FIG. 7 depicts a lateral cross-sectional view of one embodiment of the invention;
FIG. 8 depicts a lateral, cross-sectional plan view of an othe r embodiment of the invention;
FIG. 9 depicts a lateral, cross-sectional plan view of another embodiment of the invention;
FIG. 10 depicts a lateral, cross-sectional plan view of another embodiment of the inventions;
FIG. 11a depicts a top down cross-sectional plan view of one embodiment of the invention;
FIG. 11b depicts a lateral cross-sectional view of one embodiment of the invention; and
FIG. 12 depicts an elevated perspective view of one embodiment of the invention.
 For simplicity and illustrative purposes, the principles of the present invention are described by referring mainly to various exemplary embodiments thereof. Although the preferred embodiments of the invention are particularly disclosed herein, one of ordinary skill in the art will readily recognize that the same principles are equally applicable to, and can be implemented in, a variety of other systems, and any such variation would be within the modifications that do not part from the true spirit and scope of the present invention. Before explaining the disclosed embodiments of the present invention in detail, it is to be understood that the invention is not limited in its application to the details of any particular arrangement shown, since the invention is capable of other embodiments. The terminology used herein is for the purpose of description and not of limitation.
FIG. 1 depicts an elevated perspective view of one embodiment of a packaging system 10. In this embodiment of the packaging system 10 an outer shell 8 is shown and includes a first cartridge 14 and a second cartridge 12. In the embodiment shown, the outer shell 8 is an elongated cylindrical tube with an open end 15. The outer shell 8 is preferably made out of a sturdy, rigid material and is useful to protect the contents thereof, namely the cartridges. The outer shell 8 may also be useful to hold or store an instrument such as a mixer or applicator as in the case of a spatula or brush 20 and may be equipped with a removable stop (not shown) over the open end 15 and positioned to hold the instrument in place and prevent its escape from the packaging system 10 or to prevent inadvertent rupturing of the outer frangible membrane 18. The outer shell 8 is preferably of a sufficient length so that there is space between an outer frangible membrane 18 at the top of the second cartridge 12, and the open end 15. The preferable difference between the inner diameter of the outer shell and the outer diameters of the first and second cartridges, 14 and 12, are relatively small to provide a relatively tight fit within the outer shell 8. These two characteristics help to insure that the cartridges contained within the outer shell 8 are not inadvertently pierced, ruptured, or damaged. In a preferred embodiment, the outer shell 8 has an inner diameter of 2.1 mm and is of sufficient length such that the lengths of the first cartridge 14 and second cartridge 12 combined are less than half of the overall length of the entire outer shell 8.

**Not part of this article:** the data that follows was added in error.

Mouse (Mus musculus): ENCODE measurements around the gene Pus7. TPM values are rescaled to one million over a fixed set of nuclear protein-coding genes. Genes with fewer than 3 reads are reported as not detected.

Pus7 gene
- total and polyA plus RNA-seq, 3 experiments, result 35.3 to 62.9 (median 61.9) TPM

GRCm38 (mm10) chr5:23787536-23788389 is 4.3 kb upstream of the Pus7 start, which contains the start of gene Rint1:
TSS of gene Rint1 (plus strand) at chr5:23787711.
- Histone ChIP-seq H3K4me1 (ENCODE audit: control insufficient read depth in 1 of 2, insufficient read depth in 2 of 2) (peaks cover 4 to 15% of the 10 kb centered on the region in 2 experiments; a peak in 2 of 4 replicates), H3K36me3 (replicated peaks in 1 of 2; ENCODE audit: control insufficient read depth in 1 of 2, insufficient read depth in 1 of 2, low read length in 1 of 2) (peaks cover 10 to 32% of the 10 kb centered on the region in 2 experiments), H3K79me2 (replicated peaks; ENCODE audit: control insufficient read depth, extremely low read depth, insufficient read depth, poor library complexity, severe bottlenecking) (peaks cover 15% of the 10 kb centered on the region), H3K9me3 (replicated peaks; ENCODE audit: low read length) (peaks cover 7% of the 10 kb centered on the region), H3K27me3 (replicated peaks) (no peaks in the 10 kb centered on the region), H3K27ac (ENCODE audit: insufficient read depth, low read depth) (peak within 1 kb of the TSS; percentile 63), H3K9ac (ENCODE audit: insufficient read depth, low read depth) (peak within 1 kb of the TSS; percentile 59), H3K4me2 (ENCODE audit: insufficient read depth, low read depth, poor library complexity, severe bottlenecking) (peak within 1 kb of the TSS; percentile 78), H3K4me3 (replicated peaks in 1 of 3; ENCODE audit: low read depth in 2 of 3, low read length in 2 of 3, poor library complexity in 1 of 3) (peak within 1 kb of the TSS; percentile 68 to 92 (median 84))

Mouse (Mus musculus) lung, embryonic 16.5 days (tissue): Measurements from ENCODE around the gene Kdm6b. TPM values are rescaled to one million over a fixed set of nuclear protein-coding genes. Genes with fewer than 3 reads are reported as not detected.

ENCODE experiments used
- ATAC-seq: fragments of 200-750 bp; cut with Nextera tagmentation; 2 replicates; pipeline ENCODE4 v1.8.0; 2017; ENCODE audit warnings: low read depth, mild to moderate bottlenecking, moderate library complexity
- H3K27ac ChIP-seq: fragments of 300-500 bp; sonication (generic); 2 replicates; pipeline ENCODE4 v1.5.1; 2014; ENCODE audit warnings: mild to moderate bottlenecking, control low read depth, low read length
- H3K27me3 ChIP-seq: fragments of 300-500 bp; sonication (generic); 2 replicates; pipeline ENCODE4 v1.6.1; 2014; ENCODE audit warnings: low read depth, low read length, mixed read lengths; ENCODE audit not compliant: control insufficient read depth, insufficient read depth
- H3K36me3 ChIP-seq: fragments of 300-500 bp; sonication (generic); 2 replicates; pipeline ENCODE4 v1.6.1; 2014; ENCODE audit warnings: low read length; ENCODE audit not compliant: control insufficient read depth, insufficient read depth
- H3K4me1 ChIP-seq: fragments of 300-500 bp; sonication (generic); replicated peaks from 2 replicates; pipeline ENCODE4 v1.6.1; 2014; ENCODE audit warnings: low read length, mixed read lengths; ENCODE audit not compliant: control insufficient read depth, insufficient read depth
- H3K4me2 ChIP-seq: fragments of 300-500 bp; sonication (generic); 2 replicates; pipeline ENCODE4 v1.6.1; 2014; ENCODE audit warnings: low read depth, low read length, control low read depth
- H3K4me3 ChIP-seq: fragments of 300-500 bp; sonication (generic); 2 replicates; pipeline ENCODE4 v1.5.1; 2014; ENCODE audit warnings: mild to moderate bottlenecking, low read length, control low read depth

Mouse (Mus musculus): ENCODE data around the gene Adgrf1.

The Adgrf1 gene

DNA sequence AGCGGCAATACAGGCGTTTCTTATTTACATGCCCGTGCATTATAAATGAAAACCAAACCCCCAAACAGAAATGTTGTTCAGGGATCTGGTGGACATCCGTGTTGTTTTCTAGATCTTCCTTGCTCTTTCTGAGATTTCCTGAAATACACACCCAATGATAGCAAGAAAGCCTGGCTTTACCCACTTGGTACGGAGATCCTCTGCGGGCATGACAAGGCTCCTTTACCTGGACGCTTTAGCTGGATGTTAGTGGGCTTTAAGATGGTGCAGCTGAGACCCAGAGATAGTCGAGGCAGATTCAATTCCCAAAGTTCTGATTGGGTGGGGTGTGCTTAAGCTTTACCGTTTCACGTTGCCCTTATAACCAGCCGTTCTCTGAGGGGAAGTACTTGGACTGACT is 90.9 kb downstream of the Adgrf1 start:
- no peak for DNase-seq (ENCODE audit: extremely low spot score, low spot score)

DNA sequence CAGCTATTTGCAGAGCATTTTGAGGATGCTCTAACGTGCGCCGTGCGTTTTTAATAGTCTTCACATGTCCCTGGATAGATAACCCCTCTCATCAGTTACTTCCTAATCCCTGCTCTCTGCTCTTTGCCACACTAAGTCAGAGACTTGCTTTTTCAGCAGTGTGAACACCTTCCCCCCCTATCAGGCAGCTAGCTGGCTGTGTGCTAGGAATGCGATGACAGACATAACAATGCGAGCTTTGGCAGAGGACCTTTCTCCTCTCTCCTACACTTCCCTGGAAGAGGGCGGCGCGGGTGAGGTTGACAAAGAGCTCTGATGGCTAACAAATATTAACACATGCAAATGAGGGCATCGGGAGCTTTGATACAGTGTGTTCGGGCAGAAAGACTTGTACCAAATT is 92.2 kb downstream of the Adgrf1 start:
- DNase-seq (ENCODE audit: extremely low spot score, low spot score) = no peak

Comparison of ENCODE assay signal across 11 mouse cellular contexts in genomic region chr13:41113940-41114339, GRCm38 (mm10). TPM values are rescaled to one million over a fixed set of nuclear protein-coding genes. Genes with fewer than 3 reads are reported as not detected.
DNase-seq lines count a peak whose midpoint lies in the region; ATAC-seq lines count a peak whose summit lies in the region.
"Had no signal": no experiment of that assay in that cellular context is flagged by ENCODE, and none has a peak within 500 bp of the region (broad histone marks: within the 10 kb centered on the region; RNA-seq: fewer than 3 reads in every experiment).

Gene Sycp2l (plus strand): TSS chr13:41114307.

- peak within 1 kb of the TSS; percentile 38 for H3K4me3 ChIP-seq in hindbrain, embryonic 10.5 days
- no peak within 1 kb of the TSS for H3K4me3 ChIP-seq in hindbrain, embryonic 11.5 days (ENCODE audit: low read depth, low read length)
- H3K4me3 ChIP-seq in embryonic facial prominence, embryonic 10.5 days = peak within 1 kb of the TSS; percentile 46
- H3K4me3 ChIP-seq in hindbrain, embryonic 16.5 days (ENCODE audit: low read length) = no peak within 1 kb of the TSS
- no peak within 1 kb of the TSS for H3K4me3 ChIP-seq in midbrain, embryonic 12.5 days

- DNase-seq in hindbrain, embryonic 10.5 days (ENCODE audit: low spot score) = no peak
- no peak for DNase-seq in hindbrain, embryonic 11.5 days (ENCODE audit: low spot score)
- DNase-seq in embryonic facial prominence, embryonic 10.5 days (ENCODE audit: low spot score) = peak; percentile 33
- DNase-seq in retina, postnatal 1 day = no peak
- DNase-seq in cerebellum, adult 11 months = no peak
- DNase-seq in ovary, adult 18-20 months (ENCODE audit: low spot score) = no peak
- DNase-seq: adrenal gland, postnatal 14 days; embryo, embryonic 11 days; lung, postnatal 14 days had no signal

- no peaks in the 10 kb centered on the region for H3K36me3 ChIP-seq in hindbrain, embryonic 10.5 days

In the embodiment of the packaging system 10 depicted in FIG. 1, the bottom end of the outer shell 8 may be sealed by a barrier that is relatively impenetrable. The bottom end 17 may be sealed in any of a variety of ways. This includes heat sealing, ultrasonic sealing, capping, or other similar technology. Alternatively, the bottom end 17 may be sealed during an extrusion manufacturing process used to created the outer shell 8. Alternatively, the bottom end 17 may exist as a stop member which is later affixed to the outer shell 8.
 The first cartridge 14 occupies the space within the outer shell 8 adjacent to the relatively impenetrable bottom end 17. Prior to assembly in the outer shell 8, a frangible membrane is applied to one of the ends of the first cartridge 14. Any desirable material is then loaded in through the open end of the first cartridge 14 and the first cartridge is sealed with another frangible membrane. The assembled first cartridge 14 is then loaded into the outer shell. The second cartridge 12 is filled in a similar manner and positioned adjacent to the first cartridge in the outer shell 8. Thus, a frangible membrane 18 is presented to the open end of the outer shell 8, two frangible membranes are positioned adjacent to one another at the interface 16 to the first and second cartridge and a final frangible membrane is affixed to the end of the first cartridge 14 adjacent to the relatively impenetrable bottom end 17 of the outer shell 8. Using two frangible membranes for the first cartridge 14, facilitates easy assembly, especially if the process is automated. Often, it then becomes unnecessary to align the cartridges so that the interface between the first and second cartridges are both frangible membranes. This process may be repeated to load as many cartridges as desired.